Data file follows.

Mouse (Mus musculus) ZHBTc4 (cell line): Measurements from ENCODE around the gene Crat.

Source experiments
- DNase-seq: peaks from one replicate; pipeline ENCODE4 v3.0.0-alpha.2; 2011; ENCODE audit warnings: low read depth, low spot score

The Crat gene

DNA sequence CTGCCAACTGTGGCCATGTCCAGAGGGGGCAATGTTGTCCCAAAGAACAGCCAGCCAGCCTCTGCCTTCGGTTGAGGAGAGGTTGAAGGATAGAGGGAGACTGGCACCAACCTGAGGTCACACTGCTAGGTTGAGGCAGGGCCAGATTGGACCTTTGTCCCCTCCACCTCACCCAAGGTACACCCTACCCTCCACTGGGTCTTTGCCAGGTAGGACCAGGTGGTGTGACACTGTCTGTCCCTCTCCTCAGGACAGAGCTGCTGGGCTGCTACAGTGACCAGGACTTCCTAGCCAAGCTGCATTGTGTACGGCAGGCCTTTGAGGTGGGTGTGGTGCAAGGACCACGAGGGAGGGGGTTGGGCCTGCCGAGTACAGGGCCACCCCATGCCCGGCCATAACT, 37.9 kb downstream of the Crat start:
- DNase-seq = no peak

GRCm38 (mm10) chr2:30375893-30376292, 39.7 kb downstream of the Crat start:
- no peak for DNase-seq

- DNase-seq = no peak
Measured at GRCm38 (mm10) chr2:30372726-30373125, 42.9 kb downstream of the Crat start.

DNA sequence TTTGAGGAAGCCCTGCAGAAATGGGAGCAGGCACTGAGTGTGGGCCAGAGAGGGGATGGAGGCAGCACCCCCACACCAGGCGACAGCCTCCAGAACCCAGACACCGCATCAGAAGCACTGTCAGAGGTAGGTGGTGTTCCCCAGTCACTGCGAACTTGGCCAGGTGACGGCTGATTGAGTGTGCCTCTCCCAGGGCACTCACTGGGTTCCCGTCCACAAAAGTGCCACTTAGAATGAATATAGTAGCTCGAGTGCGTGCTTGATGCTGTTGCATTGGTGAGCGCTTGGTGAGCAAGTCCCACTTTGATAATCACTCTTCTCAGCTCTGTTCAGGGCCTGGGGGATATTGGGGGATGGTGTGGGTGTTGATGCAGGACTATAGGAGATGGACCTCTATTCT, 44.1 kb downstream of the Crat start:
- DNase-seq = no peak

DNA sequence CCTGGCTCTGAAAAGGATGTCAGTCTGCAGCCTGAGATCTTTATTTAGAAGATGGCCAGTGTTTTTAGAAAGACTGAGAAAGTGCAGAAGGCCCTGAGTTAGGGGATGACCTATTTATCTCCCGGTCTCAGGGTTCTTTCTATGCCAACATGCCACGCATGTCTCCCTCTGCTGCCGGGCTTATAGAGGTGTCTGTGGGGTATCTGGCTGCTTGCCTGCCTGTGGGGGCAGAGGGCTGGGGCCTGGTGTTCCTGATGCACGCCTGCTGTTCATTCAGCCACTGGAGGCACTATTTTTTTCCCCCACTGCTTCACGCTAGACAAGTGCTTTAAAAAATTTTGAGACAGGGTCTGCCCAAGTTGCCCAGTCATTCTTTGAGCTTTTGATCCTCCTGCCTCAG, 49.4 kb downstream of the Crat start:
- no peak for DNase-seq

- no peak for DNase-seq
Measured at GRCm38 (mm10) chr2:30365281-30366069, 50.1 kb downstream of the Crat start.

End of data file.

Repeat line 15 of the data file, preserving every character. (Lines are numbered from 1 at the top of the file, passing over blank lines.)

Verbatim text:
- no peak for DNase-seq